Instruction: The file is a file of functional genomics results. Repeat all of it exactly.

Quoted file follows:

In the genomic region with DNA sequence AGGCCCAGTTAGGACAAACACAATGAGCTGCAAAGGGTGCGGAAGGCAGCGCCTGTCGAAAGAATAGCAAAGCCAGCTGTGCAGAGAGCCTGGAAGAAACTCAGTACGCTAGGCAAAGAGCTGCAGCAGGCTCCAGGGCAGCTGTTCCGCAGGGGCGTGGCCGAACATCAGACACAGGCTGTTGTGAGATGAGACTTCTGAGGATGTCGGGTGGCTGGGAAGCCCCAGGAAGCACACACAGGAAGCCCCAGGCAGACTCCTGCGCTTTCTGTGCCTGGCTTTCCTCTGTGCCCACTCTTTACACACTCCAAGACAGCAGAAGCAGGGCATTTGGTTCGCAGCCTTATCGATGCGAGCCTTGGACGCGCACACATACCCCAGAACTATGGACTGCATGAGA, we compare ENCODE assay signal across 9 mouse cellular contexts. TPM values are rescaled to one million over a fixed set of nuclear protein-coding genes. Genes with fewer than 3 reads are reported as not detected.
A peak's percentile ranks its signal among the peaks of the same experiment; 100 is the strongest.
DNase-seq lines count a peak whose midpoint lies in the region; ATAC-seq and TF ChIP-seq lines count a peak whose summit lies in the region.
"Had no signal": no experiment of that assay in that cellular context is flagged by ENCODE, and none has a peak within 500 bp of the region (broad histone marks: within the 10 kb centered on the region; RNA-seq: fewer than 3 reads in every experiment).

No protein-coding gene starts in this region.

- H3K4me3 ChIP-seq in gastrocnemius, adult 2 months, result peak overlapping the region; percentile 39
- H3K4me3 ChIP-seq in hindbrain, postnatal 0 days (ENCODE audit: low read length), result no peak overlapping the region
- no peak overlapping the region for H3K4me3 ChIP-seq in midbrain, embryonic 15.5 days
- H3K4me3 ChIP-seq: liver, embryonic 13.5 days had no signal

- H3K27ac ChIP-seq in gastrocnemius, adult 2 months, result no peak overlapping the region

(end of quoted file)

In the genomic region with DNA sequence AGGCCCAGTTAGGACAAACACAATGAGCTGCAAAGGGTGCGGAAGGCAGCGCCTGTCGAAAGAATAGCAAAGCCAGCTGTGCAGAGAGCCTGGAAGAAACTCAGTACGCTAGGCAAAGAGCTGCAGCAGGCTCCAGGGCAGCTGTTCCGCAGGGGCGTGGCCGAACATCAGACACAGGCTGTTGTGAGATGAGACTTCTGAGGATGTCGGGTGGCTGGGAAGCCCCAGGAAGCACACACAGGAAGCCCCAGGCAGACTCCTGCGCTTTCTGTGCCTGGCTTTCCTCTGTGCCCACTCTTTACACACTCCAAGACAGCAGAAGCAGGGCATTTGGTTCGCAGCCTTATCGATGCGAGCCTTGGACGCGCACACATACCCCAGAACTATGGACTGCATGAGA, we compare ENCODE assay signal across 9 mouse cellular contexts. TPM values are rescaled to one million over a fixed set of nuclear protein-coding genes. Genes with fewer than 3 reads are reported as not detected.
A peak's percentile ranks its signal among the peaks of the same experiment; 100 is the strongest.
DNase-seq lines count a peak whose midpoint lies in the region; ATAC-seq and TF ChIP-seq lines count a peak whose summit lies in the region.
"Had no signal": no experiment of that assay in that cellular context is flagged by ENCODE, and none has a peak within 500 bp of the region (broad histone marks: within the 10 kb centered on the region; RNA-seq: fewer than 3 reads in every experiment).

No protein-coding gene starts in this region.

- H3K4me3 ChIP-seq in gastrocnemius, adult 2 months, result peak overlapping the region; percentile 39
- H3K4me3 ChIP-seq in hindbrain, postnatal 0 days (ENCODE audit: low read length), result no peak overlapping the region
- no peak overlapping the region for H3K4me3 ChIP-seq in midbrain, embryonic 15.5 days
- H3K4me3 ChIP-seq: liver, embryonic 13.5 days had no signal

- H3K27ac ChIP-seq in gastrocnemius, adult 2 months, result no peak overlapping the region